After a couple of wrong (and corrective illegal) turns, I saw a street name I recognized and parked the car, hoping/praying that it wouldn't be stolen or damaged. I walked the ½ block to Denbeck and saw that the corner house was 92. I walked down, and the numbers got lower. I looked at the other side of the street and the numbers weren't any bigger. There was no 96. There was however a church across the street from 92, and I wondered if that had been 95 in 1908.
Two engineers, getting out of their service truck in front of the church, weren't from around there and of no assistance. I took some pictures of 92, hid my camera in my bag – lest we forget we're in council housing (that's what they call it in the UK. The projects/slums in the U.S., and assisted/government housing in Canada) and I'm not too keen on losing The Baby. There was a social work facility around the corner and I asked some questions of staff, and they pointed me towards a 79 year old blind man. He confirmed that Gray Street became Denbeck, and that the church had been there for as long as he could remember. He had to go to a meeting, but he was quite interested where I was from.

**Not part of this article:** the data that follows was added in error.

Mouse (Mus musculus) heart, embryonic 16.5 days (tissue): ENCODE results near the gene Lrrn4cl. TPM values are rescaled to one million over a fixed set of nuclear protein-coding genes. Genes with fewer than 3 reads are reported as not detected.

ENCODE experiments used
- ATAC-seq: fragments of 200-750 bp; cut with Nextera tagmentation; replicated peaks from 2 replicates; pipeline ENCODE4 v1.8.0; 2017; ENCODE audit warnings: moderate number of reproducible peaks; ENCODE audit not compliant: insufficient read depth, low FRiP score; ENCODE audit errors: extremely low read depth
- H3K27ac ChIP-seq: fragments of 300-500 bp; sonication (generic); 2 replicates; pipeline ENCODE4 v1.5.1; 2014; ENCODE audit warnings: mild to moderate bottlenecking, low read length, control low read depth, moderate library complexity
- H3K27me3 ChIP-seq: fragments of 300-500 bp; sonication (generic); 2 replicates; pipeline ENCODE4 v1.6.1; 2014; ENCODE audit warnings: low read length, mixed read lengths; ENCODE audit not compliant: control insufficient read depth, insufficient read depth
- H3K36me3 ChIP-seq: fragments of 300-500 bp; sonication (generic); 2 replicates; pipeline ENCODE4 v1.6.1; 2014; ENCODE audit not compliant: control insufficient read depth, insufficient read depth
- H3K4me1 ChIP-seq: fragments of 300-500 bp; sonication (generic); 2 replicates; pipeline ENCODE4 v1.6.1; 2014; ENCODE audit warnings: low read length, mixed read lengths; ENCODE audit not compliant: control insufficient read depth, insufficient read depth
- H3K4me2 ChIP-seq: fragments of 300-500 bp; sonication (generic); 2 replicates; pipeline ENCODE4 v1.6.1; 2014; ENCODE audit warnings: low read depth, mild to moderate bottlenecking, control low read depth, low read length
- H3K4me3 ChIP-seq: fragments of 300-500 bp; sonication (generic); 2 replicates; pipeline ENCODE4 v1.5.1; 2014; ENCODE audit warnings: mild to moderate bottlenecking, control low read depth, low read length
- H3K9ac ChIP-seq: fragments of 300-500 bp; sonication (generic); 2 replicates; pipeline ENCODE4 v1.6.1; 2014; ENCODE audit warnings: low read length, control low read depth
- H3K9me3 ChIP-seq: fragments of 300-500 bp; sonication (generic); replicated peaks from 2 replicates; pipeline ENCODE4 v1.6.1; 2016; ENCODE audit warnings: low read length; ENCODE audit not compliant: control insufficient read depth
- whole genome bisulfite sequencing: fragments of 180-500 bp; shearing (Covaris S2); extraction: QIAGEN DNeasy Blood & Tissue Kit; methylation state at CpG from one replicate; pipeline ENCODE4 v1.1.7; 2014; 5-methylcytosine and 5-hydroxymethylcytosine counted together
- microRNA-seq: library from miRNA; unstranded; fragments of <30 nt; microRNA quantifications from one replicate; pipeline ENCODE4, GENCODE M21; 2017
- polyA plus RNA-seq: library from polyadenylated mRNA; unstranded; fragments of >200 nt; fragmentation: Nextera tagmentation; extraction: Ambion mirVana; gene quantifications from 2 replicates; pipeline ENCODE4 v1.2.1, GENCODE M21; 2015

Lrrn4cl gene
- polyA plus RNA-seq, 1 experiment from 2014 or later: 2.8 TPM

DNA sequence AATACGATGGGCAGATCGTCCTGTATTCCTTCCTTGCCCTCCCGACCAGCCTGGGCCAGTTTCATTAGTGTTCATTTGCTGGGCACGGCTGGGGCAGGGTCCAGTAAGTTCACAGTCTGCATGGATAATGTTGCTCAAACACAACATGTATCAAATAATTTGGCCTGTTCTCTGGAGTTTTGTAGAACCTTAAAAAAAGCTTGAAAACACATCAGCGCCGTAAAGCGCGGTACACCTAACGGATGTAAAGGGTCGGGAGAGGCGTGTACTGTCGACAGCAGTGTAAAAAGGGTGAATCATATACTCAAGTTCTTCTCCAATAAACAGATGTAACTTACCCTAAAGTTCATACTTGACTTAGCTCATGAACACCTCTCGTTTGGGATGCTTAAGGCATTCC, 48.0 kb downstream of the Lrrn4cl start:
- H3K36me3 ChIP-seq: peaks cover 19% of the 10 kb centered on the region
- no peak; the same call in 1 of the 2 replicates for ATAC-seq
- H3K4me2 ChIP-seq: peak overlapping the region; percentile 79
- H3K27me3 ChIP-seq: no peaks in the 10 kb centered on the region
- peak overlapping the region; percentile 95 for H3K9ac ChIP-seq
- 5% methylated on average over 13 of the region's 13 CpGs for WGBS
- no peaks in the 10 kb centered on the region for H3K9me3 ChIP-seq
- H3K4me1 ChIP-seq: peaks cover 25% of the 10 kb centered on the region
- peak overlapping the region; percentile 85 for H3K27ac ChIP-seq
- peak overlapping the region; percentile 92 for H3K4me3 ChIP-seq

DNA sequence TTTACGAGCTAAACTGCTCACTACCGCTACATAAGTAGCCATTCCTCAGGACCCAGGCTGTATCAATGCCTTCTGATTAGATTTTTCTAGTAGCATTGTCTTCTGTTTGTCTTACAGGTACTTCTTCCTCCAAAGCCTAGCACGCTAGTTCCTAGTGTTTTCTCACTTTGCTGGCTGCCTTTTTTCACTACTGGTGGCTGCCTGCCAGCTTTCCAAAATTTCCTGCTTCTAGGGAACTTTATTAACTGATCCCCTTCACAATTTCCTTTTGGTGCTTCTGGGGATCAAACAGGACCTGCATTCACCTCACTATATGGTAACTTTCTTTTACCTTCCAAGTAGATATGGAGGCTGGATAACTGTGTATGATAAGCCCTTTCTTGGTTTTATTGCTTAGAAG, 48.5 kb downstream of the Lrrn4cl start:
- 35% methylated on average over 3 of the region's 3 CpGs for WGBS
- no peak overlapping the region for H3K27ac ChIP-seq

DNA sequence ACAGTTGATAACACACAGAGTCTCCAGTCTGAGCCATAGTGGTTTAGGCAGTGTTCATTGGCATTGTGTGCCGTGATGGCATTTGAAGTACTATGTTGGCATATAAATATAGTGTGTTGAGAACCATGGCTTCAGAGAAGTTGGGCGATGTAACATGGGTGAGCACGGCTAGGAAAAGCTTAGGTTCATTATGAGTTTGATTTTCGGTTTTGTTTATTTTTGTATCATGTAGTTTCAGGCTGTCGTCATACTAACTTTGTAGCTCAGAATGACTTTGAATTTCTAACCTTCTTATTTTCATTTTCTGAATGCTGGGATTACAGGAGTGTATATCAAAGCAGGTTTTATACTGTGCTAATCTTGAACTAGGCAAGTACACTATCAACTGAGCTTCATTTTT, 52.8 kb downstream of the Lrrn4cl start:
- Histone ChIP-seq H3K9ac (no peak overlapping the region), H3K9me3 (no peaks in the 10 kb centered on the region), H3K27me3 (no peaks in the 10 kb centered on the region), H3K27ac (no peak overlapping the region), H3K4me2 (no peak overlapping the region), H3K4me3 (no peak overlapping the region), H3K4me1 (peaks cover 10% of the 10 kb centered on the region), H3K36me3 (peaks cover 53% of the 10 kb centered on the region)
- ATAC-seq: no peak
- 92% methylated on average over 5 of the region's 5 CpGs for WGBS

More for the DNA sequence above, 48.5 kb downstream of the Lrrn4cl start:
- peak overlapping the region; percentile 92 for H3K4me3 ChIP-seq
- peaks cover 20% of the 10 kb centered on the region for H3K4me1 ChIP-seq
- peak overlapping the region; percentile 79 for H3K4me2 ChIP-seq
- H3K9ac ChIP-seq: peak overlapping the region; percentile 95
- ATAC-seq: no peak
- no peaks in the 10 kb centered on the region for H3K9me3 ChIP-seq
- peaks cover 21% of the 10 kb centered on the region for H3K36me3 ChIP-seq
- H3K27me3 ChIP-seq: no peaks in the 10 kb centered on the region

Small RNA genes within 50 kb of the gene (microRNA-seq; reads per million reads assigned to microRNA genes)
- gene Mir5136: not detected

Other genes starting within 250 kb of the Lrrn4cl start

(Which brings me to the whole accent thing. Spending 39 years in Toronto has meant that everyone else has an accent, except me. Most people assume I'm American when they hear me speak, but I'm frankly confused by this. What do I sound like to others? Aside from the fact that I hate my voice when I hear it played back.)
I didn't make any wrong turns heading to the rental agency, minus the whole wrong off-ramp/illegal turn to get back on thing. Oh, and the ending up too far down the one-way street to leave the car, so I did a circle. But it was relatively stress-free, PLUS, I got to listen to Fred on BBC Radio Scotland, and I do like Fred. He's a funny fella. email@example.com. I need to remember to look him up. I do believe he's a comedian on top of his radio work.
So, I got the car back, and had a few hours to myself in Glasgow. Having navigated the city a few times with Jodi – okay Jodi navigated and I walked and picked up a thing or two about where things where, and I had walking directions to The Wee Curry Shop, I was all good! FAN-FREAKIN'-TAS-TICK curry at The Wee Curry Shop. If you're in Glasgow and like curry, it's a must. But they don't open for lunch until noon. Getting there at 11:20 meant that I wandered around, found a bar and had a cheap pint of yummy beer. The beer in Scotland is second to none! That includes Canada, the U.S., England, Holland and Belgium. World-class, in my mind.